Pimsleur Language Programs
Pimsleur Means Language
|Founder||Dr. Paul Pimsleur, Charles A.S. Heinle, Beverly Heinle|
|Headquarters||Concord, Massachusetts, USA|
|Beverly Heinle (Executive Editor)|
|Products||Pimsleur Language Programs|
|Owner||Simon & Schuster Audio / CBS Corporation|
Dr. Paul Pimsleur, a professor and expert in applied linguistics and a founding member of the American Council on the Teaching of Foreign Languages (ACTFL), wrote the original 5 courses: Speak & Read Essential Greek (1963), Speak & Read Essential French (1964), Speak & Read Essential Spanish (1966), German Compact (1967), and Twi developed for the Peace Corps (1971). The programs were originally called "A Tapeway Program".
Starting in 1969-70, having tried unsuccessfully to market the programs, Paul gave them to Charles A.S. and Beverly Heinle at The Center for Curriculum Development in Philadelphia. The courses were repackaged and marketed as "CCD/Tapeway Programs". In 1974, Charles Heinle bought the rights to Pimsleur and set up Heinle & Heinle Enterprises. In the 1980s, Heinle opened the Cassette Learning Centers, a stand in the Harvard Coop, in Cambridge, MA. Prospective users were invited to sit down and experience "The Pimsleur Tape". "The Pimsleur Tapes" were published by Heinle & Heinle Enterprises based in Concord, MA.
In 1983 Charles Heinle introduced SyberVision Systems founder Steven DeVore to the Pimsleur Russian program. DeVore, who had used a similar method to learn Finnish, exclusively licensed the Pimsleur programs. DeVore sold the programs in SyberVision's catalogs that were placed in the backseat pockets of major international air carriers and also mailed to 3 million SyberVision customers every month. SyberVision also produced and successfully sold Pimsleur programs via an infomercial that featured Beverly Pimsleur. SyberVision marketed the Pimsleur programs until 1997 before the license was sold to Simon & Schuster.
In 1995, Simon & Schuster took on distribution to bookstores. Before Heinle & Heinle Enterprises sold Pimsleur to Simon & Schuster in 1997, they added 27 new languages to the Pimsleur catalog. Since the acquisition, Simon & Schuster Audio has added another 27 languages. Pimsleur’s catalog currently stands at 59 languages and over 200 courses. The courses are still produced in Concord, MA and are available as digital audio downloads, CDs, and select languages are now available in interactive software format.
In 2005, Digital editions of some languages were made available through various resellers.
In 2008, Pimsleur's first children's line, Speak Spanish with Dora & Diego, was released in coordination with Nickelodeon's Nick Jr.
In 2008, Playaway is licensed to distribute the entire Pimsleur line to the military on pre-loaded players.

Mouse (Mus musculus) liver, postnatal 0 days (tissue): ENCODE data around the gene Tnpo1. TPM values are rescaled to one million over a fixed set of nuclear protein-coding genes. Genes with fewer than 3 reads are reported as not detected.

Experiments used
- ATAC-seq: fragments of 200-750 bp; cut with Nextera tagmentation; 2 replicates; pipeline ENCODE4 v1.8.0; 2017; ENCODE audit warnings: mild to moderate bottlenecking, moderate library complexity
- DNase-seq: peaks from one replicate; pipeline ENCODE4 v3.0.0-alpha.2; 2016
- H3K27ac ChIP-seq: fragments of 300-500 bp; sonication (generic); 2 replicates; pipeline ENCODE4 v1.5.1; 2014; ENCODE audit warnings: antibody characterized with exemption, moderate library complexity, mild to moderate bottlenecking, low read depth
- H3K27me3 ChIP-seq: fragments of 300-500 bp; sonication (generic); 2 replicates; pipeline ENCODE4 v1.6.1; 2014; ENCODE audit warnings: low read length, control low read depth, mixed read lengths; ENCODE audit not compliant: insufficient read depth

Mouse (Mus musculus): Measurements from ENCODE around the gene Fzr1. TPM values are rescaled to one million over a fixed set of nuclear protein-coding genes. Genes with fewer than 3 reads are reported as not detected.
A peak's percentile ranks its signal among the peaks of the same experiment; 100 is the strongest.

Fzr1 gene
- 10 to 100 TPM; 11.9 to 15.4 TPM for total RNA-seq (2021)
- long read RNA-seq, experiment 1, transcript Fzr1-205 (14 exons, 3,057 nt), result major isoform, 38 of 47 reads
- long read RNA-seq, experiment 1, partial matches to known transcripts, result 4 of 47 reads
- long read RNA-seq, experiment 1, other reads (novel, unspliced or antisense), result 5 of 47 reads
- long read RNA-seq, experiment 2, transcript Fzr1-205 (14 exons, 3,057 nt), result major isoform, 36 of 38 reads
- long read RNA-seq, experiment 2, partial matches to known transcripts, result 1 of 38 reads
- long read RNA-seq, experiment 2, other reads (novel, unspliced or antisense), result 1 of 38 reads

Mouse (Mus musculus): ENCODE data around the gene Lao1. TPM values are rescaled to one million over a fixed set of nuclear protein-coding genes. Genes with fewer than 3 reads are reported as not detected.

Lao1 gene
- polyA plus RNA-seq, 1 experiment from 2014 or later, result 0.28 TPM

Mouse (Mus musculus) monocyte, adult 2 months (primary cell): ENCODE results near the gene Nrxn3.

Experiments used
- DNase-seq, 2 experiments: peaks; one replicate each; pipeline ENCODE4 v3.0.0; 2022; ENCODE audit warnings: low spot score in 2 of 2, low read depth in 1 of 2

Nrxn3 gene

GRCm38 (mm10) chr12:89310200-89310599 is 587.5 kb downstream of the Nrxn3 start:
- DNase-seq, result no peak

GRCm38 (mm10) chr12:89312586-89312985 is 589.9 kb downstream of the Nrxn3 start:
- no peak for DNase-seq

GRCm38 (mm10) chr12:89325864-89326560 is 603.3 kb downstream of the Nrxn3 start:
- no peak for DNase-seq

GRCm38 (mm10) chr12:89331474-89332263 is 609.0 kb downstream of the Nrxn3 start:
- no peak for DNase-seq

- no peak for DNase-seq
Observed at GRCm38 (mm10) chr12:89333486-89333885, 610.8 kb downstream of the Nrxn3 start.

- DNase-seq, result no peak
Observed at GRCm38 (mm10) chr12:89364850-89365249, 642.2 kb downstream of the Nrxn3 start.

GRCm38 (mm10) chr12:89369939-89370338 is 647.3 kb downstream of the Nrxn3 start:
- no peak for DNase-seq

In 2010, Pimsleur donated its Haitian Creole course for free to relief and charity workers after the devastating earthquake in Haiti.
In 2010, Pimsleur partnered with the USO, The Boston Foundation and Playaway to produce Pashto and Dari courses for U.S. troops serving in and being deployed to Afghanistan. This course is available for free to all military personnel. Operation Speak Easy was funded by a Boston-area philanthropist and Pimsleur-enthusiast.
In 2010, Pimsleur Digital line was relaunched in DRM-free format and at a new low price.
In 2011, Pimsleur donated 8 hours of its Japanese course to support aid agencies and volunteers in the wake of the Tsunami disaster.
In 2012, Pimsleur released a new interactive software version of their Spanish, German, French, and Italian courses called Pimsleur Unlimited.
In 2013, Pimsleur celebrated its 50th anniversary with the launch of a new blog Pimsleur Speaks: On Language, Learning, and Culture.
In 2013, Pimsleur donated 15 lessons of its Tagalog course to support aid agencies and volunteers in the wake of Typhoon Haiyan.
- Corporate headquarters are in New York, New York.
- Editorial offices are in Concord, Massachusetts. All courses are developed, produced, and recorded at this location.
Pimsleur Language Programs' courses are available in the following languages:
- Arabic (Eastern)
- Arabic (Egyptian)
- Arabic (Modern Standard)
- Armenian (Eastern)
- Armenian (Western)
- Chinese (Cantonese)
- Chinese (Mandarin)
- Dari (Afghan Persian)
- English for Arabic Speakers
- English for Chinese (Cantonese) Speakers
- English for Chinese (Mandarin) Speakers
- English for Farsi (Persian) Speakers
- English for French Speakers
- English for German Speakers
- English for Haitian Creole Speakers
- English for Hindi Speakers
- English for Italian Speakers
- English for Korean Speakers
- English for Portuguese Speakers
- English for Russian Speakers
- English for Spanish Speakers
- English for Vietnamese Speakers
- Haitian Creole
- Irish (Gaelic)
- Portuguese (Brazilian)
- Portuguese (European)
- Spanish (Latin American)
- Spanish (Castilian)
- Swiss German